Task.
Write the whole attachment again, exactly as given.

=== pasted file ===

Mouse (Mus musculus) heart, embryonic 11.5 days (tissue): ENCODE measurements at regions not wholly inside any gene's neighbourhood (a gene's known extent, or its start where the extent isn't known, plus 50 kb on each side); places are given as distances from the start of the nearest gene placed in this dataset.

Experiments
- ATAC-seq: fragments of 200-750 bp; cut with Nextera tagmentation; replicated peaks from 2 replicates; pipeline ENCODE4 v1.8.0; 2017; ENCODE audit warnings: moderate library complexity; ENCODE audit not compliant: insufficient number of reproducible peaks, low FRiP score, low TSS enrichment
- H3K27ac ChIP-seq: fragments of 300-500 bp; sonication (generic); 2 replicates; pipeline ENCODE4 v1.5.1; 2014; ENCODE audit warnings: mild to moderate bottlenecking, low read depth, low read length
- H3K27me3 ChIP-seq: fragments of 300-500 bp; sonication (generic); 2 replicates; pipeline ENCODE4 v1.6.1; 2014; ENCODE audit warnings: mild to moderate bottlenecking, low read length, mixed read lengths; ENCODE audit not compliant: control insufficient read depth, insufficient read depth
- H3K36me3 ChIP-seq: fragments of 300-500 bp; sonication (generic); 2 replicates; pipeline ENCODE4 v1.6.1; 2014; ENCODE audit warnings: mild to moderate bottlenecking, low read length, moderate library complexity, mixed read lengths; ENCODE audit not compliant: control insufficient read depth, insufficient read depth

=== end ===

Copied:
Mouse (Mus musculus) heart, embryonic 11.5 days (tissue): ENCODE measurements at regions not wholly inside any gene's neighbourhood (a gene's known extent, or its start where the extent isn't known, plus 50 kb on each side); places are given as distances from the start of the nearest gene placed in this dataset.

Experiments
- ATAC-seq: fragments of 200-750 bp; cut with Nextera tagmentation; replicated peaks from 2 replicates; pipeline ENCODE4 v1.8.0; 2017; ENCODE audit warnings: moderate library complexity; ENCODE audit not compliant: insufficient number of reproducible peaks, low FRiP score, low TSS enrichment
- H3K27ac ChIP-seq: fragments of 300-500 bp; sonication (generic); 2 replicates; pipeline ENCODE4 v1.5.1; 2014; ENCODE audit warnings: mild to moderate bottlenecking, low read depth, low read length
- H3K27me3 ChIP-seq: fragments of 300-500 bp; sonication (generic); 2 replicates; pipeline ENCODE4 v1.6.1; 2014; ENCODE audit warnings: mild to moderate bottlenecking, low read length, mixed read lengths; ENCODE audit not compliant: control insufficient read depth, insufficient read depth
- H3K36me3 ChIP-seq: fragments of 300-500 bp; sonication (generic); 2 replicates; pipeline ENCODE4 v1.6.1; 2014; ENCODE audit warnings: mild to moderate bottlenecking, low read length, moderate library complexity, mixed read lengths; ENCODE audit not compliant: control insufficient read depth, insufficient read depth